Reynolds, Bill (2005)
Born in Auburn, Bill Reynolds’ fledgling baseball career was launched on the sandlots of Granite Street Park.
“I pretty much learned baseball on my own’, says Reynolds, who was fortunate to live in a neighborhood full of kids who were always on the lookout for the next pick-up game.
Reynolds quickly achieved stature during his formative years and was a key member of the Auburn Suburban Senior Little League All-Star team which won consecutive New England championships in 1978 and 1979 with the latter squad going on to capture regional honors.
Reynolds’ All-Star manager was Dennis Sweetser whose attention to detail and encouraging style was influential in shaping the talented 15-year old’s approach to the game.
enjoyed a star-studded career at Edward Little High compiling a lofty .360 career batting average while earning All-Telegram League first team honors twice.
pastimed for the New Auburn Legion team in the summer and continued to refine a keen appreciation of the game’s nuances under Don DeWolfe and Mike Coutts.
The sturdy catcher capped his high school tenure with a selection to the 1982 All New England High School Baseball first team.
Having regularly attended John Winkin’s baseball clinics for years, 1t was only natural that Reynolds chose to attend UMO in the fall of 1982 and was promptly installed as the Black Bears’ third baseman.
the Reynolds years at UMaine were highlighted by three trips to the College World Series and the opportunity to play against the best collegians in the country.
As a freshman, Reynolds belted a game-winning home run against Harvard to earn the Black Bears a berth in the 1983 World Series.
Billy Swift pitched well in a losing effort against Barry Bonds and Arizona State while Reynolds got the only hit of future big-leaguer Doug Henry.
Reynolds was plagued with injuries during his sophomore year and moved to the outfield when he returned to a line-up which nevertheless was solid enough to make a return trip to the College World Series in 1984 behind Billy Swift.
Bill's senior year was marked by a legendary post-season performance on the way to another College World Series appearance.
Reynolds tied an NCAA record with four home runs and nine RBIs n Maine’s 21-8 thrashing of St. John’s in the championship game of the Northeast regional.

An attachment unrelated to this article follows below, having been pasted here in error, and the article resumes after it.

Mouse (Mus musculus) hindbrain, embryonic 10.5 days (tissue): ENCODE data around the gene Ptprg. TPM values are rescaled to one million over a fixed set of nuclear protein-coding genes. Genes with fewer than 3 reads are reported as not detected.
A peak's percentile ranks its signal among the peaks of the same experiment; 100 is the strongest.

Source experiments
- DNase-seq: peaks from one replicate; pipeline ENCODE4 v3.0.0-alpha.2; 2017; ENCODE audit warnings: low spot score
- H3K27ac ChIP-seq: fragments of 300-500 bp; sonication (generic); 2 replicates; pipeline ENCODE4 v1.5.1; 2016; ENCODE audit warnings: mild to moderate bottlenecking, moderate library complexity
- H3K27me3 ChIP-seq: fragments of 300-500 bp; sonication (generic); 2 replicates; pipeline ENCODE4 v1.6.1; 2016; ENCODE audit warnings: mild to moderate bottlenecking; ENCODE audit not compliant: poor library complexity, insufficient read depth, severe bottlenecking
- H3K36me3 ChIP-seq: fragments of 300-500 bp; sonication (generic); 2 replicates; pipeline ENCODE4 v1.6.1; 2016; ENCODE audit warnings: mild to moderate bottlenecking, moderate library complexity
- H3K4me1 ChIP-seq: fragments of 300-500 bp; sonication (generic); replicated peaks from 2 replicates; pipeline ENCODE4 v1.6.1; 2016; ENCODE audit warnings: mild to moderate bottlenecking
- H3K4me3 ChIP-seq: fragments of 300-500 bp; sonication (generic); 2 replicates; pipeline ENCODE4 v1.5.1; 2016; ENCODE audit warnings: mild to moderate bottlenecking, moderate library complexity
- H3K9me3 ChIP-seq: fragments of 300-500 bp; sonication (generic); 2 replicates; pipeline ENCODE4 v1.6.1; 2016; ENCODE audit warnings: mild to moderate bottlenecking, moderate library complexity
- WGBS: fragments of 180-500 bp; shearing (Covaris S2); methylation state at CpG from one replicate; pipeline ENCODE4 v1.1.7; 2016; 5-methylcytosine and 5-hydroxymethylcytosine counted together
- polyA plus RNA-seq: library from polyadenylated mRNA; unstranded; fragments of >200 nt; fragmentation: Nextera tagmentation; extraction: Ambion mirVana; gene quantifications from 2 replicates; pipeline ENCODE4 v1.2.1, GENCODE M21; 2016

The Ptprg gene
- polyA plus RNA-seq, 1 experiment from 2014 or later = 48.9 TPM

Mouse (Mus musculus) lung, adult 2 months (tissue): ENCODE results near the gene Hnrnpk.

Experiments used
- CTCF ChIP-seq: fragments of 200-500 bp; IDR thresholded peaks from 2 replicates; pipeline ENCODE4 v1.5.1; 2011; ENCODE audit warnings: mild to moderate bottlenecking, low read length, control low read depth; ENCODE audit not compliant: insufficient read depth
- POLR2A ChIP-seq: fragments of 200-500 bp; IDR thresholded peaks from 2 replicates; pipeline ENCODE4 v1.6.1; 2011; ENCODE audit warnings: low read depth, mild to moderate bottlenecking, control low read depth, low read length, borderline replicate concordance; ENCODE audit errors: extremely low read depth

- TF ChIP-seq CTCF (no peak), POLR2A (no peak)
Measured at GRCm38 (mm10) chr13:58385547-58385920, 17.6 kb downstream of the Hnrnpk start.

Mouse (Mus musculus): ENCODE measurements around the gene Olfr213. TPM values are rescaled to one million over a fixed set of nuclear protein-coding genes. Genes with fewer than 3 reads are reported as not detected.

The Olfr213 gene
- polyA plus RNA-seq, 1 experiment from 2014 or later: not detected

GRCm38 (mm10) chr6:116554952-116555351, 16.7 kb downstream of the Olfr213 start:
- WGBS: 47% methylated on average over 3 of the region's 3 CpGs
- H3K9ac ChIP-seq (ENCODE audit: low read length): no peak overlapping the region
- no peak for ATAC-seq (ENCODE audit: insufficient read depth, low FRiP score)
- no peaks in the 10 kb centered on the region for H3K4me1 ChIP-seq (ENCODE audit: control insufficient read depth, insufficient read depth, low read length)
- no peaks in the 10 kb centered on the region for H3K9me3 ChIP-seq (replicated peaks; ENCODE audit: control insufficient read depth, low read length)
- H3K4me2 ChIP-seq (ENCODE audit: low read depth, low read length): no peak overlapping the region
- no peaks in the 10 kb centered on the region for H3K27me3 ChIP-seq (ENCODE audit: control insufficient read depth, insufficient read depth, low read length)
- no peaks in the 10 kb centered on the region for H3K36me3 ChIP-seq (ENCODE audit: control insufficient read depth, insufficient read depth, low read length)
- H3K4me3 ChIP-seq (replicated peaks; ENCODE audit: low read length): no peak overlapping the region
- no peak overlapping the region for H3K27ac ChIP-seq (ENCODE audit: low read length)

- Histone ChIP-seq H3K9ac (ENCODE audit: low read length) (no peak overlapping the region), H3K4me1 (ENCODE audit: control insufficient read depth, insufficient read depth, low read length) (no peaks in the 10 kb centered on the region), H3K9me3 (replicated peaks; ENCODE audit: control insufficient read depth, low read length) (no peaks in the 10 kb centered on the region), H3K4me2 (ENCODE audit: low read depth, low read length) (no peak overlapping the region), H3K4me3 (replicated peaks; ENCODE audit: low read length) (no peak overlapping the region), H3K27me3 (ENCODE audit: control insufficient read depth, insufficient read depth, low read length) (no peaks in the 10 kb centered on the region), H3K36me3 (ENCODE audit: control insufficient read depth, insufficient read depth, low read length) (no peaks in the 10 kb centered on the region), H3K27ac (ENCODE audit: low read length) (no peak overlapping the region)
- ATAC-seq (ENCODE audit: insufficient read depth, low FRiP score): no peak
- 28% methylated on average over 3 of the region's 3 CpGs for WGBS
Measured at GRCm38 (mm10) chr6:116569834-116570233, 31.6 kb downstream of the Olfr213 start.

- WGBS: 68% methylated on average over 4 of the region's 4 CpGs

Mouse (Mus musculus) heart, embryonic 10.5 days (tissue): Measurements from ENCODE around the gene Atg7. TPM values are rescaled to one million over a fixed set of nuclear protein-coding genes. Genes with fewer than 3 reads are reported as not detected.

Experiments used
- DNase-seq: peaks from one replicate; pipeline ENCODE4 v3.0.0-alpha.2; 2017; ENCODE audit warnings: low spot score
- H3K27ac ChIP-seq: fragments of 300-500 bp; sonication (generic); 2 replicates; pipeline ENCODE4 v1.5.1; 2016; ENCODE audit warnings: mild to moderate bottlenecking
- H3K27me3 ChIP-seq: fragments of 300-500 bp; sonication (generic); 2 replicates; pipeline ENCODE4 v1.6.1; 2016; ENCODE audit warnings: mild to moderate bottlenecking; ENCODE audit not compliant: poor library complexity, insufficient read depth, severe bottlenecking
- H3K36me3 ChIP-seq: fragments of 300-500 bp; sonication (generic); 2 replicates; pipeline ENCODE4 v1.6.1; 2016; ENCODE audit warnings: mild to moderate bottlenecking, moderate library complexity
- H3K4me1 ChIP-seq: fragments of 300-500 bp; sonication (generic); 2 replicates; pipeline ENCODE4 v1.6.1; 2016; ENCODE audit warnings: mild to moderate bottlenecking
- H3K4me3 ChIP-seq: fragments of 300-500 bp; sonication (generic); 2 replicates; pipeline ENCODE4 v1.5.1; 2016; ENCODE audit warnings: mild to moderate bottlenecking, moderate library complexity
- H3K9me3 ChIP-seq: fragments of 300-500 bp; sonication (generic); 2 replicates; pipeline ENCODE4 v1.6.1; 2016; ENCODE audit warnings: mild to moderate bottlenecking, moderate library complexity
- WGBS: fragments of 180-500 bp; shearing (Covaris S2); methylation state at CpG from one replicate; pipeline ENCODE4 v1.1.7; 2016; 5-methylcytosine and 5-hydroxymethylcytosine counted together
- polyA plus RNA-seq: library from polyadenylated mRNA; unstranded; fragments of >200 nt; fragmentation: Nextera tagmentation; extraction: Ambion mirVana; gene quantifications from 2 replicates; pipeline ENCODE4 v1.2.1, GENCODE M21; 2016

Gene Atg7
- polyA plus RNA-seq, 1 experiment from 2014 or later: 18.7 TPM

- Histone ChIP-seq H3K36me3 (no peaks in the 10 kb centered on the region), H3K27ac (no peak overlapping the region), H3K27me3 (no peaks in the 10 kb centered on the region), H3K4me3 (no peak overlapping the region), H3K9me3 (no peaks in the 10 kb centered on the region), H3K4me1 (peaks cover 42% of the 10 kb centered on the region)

Reynolds continued his torrid hitting in the College World Series, going 4 for 8 in two games and being named to the tournament all-star team as a catcher.
‘The Black Bears fell to LSU and Albert Belle, however, to end an exceptional 1986 season.
Billy’s exploits on the national stage did not go unnoticed and the Oakland A’s selected him in the 18th round of the draft.
Reynolds played for the A’s Medford (Oregon) Rookie League team and Class A Madison (Wisconsin) Midwest League team before a rash of injuries finally caught up to him and led to his release after three professional seasons.
following his playing days, Reynolds joined his father in the family business, Reynolds ‘Tree Expert Company, which later merged with Lucas Tree Expert Company.
Billy and his wife Pamela (also an Edward Little grad and a former aerobics instructor) now reside in Poland with their two girls, ages 8 and 6.
Asked to name the formative influences in his baseball career, Reynolds doesn’t hesitate in singling out Mike Coutts and John Winkin.
“Mike was four years older than I and he taught me how to think and act like a ballplayer.
Coach Winkin knew the game down pat - he always said if you want to be the best, you’ve got to play the best, and he always prepared us to play our best”’.
From Baseball Reference
Bats: Right • Throws: Right
6-3, 195lb (190cm, 88kg)
Born: November 13, 1963 (Age: 55-253d)
Draft: Drafted by the Oakland Athletics in the 19th round of the 1986 MLB June Amateur Draft from University of Maine at Orono (Orono, ME).
Full Name: William Wayne Reynolds